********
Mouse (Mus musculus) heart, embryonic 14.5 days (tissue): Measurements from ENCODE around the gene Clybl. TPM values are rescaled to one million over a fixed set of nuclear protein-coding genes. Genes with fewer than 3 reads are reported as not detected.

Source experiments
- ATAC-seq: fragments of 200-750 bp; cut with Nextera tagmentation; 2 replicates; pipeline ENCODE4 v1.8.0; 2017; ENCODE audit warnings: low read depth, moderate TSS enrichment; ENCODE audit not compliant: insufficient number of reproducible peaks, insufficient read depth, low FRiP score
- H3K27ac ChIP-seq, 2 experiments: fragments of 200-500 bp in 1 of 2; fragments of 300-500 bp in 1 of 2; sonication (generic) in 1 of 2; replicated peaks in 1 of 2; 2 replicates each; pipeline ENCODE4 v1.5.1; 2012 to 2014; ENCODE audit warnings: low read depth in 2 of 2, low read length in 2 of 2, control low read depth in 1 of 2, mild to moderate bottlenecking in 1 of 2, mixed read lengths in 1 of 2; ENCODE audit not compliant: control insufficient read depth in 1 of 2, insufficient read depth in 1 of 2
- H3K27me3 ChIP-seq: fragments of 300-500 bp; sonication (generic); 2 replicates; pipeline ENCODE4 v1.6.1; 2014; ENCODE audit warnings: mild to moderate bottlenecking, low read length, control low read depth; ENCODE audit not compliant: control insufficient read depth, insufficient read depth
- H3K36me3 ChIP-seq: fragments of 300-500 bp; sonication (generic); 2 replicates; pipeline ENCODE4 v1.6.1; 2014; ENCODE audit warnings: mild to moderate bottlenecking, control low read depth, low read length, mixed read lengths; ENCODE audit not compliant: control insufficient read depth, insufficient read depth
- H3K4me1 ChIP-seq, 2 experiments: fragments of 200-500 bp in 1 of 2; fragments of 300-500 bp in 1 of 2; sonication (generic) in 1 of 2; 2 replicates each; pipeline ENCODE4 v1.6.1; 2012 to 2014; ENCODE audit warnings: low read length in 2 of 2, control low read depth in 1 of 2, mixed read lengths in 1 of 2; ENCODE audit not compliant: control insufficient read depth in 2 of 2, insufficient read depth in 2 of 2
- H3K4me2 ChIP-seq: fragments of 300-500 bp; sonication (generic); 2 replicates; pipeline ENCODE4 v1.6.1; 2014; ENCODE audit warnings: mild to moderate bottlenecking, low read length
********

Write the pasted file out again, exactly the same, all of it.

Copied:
Mouse (Mus musculus) heart, embryonic 14.5 days (tissue): Measurements from ENCODE around the gene Clybl. TPM values are rescaled to one million over a fixed set of nuclear protein-coding genes. Genes with fewer than 3 reads are reported as not detected.

Source experiments
- ATAC-seq: fragments of 200-750 bp; cut with Nextera tagmentation; 2 replicates; pipeline ENCODE4 v1.8.0; 2017; ENCODE audit warnings: low read depth, moderate TSS enrichment; ENCODE audit not compliant: insufficient number of reproducible peaks, insufficient read depth, low FRiP score
- H3K27ac ChIP-seq, 2 experiments: fragments of 200-500 bp in 1 of 2; fragments of 300-500 bp in 1 of 2; sonication (generic) in 1 of 2; replicated peaks in 1 of 2; 2 replicates each; pipeline ENCODE4 v1.5.1; 2012 to 2014; ENCODE audit warnings: low read depth in 2 of 2, low read length in 2 of 2, control low read depth in 1 of 2, mild to moderate bottlenecking in 1 of 2, mixed read lengths in 1 of 2; ENCODE audit not compliant: control insufficient read depth in 1 of 2, insufficient read depth in 1 of 2
- H3K27me3 ChIP-seq: fragments of 300-500 bp; sonication (generic); 2 replicates; pipeline ENCODE4 v1.6.1; 2014; ENCODE audit warnings: mild to moderate bottlenecking, low read length, control low read depth; ENCODE audit not compliant: control insufficient read depth, insufficient read depth
- H3K36me3 ChIP-seq: fragments of 300-500 bp; sonication (generic); 2 replicates; pipeline ENCODE4 v1.6.1; 2014; ENCODE audit warnings: mild to moderate bottlenecking, control low read depth, low read length, mixed read lengths; ENCODE audit not compliant: control insufficient read depth, insufficient read depth
- H3K4me1 ChIP-seq, 2 experiments: fragments of 200-500 bp in 1 of 2; fragments of 300-500 bp in 1 of 2; sonication (generic) in 1 of 2; 2 replicates each; pipeline ENCODE4 v1.6.1; 2012 to 2014; ENCODE audit warnings: low read length in 2 of 2, control low read depth in 1 of 2, mixed read lengths in 1 of 2; ENCODE audit not compliant: control insufficient read depth in 2 of 2, insufficient read depth in 2 of 2
- H3K4me2 ChIP-seq: fragments of 300-500 bp; sonication (generic); 2 replicates; pipeline ENCODE4 v1.6.1; 2014; ENCODE audit warnings: mild to moderate bottlenecking, low read length